Published April 4, 2017
Geek girl Elle Wittimer lives and breathes Starfield, the classic science-fiction series she grew up watching with her late father. So when she sees a cosplay contest for a new Starfield movie, she has to enter. The prize? An invitation to the ExcelsiCon Cosplay Ball and a meet-and-greet with the actor slated to play Federation Prince Carmindor in the reboot. With savings from her gig at the Magic Pumpkin food truck and her dad’s old costume, Elle’s determined to win – unless her stepsisters get there first.
Teen actor Darien Freeman used to live for cons – before he was famous. Now they’re nothing but autographs and awkward meet-and-greets. Playing Carmindor is all he has ever wanted, but Starfield fandom has written him off as just another dumb heartthrob. As ExcelsiCon draws near, Darien feels more and more like a fake – until he meets a girl who shows him otherwise. But when she disappears at midnight, will he ever be able to find her again?
Part-romance, part-love letter to nerd culture, and all totally adorbs, Geekerella is a fairy tale for anyone who believes in the magic of fandom.
I’ve been seeing lots of love for GEEKERELLA on social media and other book blogs lately. From first glance, a lot of things appealed to me about GEEKERELLA: the sci-fi fan stuff (I loved this element of THE ONLY THING WORSE THAN ME IS YOU), the re-imagined fairy tale (no magic, all contemporary, like IT STARTED WITH GOODBYE), and the comic con scenes. Plus, Elle’s a blogger! Yay! I loved seeing a character I could identify with in that way.
On the fairy tale retelling side, I felt like GEEKERELLA was both faithful to the original Cinderella story but also re-imagined it really creatively so that as I read, I felt like I was following both stories and loving every minute.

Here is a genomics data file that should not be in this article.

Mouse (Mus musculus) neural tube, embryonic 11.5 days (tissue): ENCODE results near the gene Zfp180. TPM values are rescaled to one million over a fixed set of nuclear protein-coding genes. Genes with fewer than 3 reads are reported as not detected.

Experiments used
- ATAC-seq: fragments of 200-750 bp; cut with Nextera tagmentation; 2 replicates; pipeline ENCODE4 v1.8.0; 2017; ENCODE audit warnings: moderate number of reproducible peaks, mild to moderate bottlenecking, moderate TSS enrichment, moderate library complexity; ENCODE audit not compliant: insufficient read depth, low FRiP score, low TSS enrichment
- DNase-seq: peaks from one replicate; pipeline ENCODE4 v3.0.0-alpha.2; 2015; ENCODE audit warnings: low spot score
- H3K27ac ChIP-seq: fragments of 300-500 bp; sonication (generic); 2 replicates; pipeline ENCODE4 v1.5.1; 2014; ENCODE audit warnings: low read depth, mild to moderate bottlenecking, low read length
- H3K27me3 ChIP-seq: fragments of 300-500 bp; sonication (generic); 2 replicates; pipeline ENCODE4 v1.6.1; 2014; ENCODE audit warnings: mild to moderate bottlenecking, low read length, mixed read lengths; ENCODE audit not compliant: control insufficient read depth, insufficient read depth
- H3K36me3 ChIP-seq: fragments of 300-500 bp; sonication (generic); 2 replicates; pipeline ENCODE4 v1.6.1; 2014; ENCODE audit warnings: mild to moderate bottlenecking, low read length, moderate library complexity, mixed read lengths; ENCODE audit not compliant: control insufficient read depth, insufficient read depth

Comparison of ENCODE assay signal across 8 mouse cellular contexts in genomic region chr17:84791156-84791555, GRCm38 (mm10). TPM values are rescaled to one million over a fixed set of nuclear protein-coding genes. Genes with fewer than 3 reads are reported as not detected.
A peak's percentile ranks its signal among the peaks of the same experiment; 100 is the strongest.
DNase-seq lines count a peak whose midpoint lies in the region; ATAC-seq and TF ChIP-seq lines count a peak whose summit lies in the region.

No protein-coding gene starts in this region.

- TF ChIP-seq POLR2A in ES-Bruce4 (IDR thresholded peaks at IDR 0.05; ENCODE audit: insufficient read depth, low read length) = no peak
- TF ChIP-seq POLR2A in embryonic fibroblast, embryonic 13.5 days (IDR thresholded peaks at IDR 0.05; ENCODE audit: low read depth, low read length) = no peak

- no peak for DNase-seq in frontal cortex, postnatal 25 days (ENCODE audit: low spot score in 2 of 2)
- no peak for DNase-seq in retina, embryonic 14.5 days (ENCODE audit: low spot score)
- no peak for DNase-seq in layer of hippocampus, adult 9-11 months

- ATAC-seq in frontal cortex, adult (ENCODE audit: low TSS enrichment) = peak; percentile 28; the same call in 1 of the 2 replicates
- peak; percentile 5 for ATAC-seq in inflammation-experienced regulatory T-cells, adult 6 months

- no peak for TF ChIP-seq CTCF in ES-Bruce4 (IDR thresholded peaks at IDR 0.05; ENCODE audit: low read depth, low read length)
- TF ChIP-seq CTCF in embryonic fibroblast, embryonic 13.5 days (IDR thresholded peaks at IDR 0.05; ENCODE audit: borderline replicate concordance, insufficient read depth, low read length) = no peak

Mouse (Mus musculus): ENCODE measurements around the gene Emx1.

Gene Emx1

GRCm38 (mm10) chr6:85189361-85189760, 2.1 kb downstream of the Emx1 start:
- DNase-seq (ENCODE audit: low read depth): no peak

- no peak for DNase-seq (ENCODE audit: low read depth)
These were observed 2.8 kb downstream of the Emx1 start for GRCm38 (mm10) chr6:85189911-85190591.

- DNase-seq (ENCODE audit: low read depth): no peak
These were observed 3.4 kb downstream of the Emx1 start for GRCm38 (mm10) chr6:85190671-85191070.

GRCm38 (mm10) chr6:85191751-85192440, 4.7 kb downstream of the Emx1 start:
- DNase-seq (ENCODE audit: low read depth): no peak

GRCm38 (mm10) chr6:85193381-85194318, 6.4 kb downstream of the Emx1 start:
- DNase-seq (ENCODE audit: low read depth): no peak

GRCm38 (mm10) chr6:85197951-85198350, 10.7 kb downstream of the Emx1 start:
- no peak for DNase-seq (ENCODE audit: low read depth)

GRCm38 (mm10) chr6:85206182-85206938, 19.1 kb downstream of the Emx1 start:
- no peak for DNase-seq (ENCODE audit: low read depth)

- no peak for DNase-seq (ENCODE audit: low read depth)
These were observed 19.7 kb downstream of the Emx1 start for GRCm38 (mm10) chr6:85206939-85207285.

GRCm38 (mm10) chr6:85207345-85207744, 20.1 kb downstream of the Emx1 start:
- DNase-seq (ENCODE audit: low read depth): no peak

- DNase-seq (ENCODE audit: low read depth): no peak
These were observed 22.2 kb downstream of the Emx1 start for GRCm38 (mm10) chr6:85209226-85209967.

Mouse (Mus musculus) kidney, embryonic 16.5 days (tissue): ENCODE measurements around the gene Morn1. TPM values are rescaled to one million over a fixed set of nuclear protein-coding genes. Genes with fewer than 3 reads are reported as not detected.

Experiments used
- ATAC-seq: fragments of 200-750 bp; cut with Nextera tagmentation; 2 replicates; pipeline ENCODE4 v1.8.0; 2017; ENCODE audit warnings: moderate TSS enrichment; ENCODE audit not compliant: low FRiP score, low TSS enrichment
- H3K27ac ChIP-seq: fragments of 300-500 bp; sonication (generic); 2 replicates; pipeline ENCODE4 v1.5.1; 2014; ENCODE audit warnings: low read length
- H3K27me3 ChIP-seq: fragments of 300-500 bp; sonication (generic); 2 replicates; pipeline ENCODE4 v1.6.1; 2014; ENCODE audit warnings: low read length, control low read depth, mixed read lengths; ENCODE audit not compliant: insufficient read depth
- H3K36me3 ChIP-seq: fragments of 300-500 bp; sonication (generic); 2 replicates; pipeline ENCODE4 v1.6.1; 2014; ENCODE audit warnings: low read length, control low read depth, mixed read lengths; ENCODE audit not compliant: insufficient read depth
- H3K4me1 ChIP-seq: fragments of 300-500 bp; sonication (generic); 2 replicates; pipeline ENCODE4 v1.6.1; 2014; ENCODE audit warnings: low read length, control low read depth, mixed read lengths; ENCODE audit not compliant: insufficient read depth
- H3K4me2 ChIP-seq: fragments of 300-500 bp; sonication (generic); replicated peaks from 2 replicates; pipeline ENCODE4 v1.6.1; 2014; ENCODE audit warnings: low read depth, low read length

Several of the characters really shined and made their scenes extra great. I loved Darien’s bodyguard and Elle’s coworker at the Magic Pumpkin food truck. I also found it really moving the way so many of Elle’s memories of her dad were tied in with the Con and his love for Starfield. It made the contest so much more than just a hopeful fan wanting to win. It was like she needed to win as a nod to her dad and how much she missed him.
On the whole, I totally loved this book. I read it pretty quickly (and stayed up way too late– no regrets), and I’m super interested to check out Poston’s next book, THE PRINCESS AND THE FANGIRL, which is a retelling of the Prince and the Pauper.
Recommended for Ages 12 up.
Darien, who plays Prince Carmindor, is Indian on his mom’s side. Elle talks about how important it is that the role of Prince Carmindor gets played by a person of color, since that’s who he is. She worries that some white guy will get cast as Carmindor in the reboot, but that doesn’t happen. Two minor characters are lesbians.
Profanity/Crude Language Content
No profanity. A few crude remarks about some discomfort Darien experiences wearing gear for his stunts, and a director makes a crude comment meaning that he thinks Darien’s pretty brave.
Kissing between boy and girl. Two girls have crushes on each other.
Some descriptions of Darien acting in fight scenes and doing dangerous stunts.